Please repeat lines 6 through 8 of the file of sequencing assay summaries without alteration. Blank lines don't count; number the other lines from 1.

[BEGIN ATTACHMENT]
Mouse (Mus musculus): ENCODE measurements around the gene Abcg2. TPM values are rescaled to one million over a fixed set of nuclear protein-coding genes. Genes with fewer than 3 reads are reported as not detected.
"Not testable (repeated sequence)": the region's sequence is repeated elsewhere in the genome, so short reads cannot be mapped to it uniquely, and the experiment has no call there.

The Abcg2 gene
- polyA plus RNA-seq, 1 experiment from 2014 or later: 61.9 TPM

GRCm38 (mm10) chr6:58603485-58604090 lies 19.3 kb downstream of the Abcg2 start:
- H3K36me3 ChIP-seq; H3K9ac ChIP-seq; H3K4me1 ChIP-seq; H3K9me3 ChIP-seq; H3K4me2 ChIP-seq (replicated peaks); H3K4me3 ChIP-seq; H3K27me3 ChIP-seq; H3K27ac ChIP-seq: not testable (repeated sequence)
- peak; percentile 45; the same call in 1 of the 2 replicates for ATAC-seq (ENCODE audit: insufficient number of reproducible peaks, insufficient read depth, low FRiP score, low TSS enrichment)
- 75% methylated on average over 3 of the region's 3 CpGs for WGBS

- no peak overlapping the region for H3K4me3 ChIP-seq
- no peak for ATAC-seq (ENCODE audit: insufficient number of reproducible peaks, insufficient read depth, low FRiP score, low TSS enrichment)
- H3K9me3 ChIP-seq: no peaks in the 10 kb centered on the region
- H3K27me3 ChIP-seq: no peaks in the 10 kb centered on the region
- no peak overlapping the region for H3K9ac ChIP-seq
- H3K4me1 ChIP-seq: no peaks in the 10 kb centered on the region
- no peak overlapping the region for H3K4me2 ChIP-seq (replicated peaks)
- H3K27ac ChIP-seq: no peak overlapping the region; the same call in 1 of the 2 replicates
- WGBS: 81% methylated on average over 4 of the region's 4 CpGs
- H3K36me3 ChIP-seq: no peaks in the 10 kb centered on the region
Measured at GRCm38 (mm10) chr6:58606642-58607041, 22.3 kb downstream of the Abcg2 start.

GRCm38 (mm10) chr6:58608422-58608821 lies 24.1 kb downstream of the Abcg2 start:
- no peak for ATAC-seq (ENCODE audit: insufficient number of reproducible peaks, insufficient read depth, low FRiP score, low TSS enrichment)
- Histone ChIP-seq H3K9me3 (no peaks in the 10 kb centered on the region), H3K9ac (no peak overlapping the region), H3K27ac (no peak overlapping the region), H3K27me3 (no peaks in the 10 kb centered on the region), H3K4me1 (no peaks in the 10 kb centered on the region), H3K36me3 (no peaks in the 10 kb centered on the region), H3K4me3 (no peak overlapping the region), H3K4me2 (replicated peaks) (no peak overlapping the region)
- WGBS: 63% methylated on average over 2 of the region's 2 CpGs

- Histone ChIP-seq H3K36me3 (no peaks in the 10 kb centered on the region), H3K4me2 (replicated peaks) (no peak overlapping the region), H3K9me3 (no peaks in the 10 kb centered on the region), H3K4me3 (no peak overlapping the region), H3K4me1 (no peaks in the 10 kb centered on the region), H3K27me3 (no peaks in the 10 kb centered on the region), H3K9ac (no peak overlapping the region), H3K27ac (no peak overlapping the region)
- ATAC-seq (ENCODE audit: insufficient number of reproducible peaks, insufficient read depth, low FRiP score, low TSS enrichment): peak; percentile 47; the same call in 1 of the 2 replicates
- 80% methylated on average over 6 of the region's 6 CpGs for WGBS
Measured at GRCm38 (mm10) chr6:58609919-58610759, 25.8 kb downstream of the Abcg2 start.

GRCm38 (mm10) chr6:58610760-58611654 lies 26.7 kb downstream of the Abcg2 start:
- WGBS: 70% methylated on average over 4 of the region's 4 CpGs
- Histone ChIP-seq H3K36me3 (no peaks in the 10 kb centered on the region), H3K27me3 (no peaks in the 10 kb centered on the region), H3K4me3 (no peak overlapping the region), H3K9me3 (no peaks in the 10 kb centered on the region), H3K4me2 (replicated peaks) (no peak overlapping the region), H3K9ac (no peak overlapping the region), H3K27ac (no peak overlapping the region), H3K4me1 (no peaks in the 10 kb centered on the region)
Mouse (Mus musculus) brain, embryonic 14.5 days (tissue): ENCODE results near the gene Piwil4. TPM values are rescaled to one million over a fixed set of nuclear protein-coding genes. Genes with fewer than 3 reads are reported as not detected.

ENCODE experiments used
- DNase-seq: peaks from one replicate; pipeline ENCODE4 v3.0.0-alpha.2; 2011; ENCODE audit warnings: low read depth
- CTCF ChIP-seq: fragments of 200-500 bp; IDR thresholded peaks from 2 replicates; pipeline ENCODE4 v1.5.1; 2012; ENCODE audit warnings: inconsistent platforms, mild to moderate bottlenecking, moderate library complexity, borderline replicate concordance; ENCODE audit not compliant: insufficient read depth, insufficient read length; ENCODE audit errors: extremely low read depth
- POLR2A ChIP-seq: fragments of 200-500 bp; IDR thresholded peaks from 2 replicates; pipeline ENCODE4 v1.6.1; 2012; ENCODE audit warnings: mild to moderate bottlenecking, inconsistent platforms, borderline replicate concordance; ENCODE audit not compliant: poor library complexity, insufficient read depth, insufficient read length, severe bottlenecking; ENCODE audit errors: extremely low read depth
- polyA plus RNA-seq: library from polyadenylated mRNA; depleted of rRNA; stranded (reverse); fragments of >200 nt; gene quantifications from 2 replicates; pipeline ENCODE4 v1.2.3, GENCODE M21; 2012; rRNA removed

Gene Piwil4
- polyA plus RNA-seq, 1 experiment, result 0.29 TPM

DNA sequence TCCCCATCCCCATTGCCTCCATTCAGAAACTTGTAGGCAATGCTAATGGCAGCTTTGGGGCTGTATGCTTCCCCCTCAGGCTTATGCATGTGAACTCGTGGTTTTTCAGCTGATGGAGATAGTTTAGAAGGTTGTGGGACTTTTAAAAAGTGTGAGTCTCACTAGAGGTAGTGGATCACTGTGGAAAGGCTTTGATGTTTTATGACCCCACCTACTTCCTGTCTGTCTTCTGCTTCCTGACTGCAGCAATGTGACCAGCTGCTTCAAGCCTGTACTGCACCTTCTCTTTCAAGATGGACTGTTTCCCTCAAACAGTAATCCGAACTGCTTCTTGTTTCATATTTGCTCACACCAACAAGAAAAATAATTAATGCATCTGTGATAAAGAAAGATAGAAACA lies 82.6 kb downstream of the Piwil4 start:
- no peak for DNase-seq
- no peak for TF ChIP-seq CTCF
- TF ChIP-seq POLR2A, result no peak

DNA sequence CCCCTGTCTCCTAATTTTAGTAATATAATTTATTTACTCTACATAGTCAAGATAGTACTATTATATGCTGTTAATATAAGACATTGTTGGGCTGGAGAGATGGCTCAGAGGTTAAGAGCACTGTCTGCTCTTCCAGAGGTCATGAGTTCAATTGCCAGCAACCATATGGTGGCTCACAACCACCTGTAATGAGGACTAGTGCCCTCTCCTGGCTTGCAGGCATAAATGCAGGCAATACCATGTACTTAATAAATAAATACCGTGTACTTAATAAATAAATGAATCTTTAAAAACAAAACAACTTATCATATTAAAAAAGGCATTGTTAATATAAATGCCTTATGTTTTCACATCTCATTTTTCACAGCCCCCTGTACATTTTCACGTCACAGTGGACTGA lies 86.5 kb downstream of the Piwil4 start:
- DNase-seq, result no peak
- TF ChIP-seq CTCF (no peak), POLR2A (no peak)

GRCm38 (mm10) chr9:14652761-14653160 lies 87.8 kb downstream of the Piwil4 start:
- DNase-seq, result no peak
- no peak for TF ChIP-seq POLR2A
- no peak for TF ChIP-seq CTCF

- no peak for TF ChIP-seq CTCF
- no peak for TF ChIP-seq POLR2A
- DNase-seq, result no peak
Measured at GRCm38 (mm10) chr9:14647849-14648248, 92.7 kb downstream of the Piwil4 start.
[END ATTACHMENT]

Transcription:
- H3K36me3 ChIP-seq; H3K9ac ChIP-seq; H3K4me1 ChIP-seq; H3K9me3 ChIP-seq; H3K4me2 ChIP-seq (replicated peaks); H3K4me3 ChIP-seq; H3K27me3 ChIP-seq; H3K27ac ChIP-seq: not testable (repeated sequence)
- peak; percentile 45; the same call in 1 of the 2 replicates for ATAC-seq (ENCODE audit: insufficient number of reproducible peaks, insufficient read depth, low FRiP score, low TSS enrichment)
- 75% methylated on average over 3 of the region's 3 CpGs for WGBS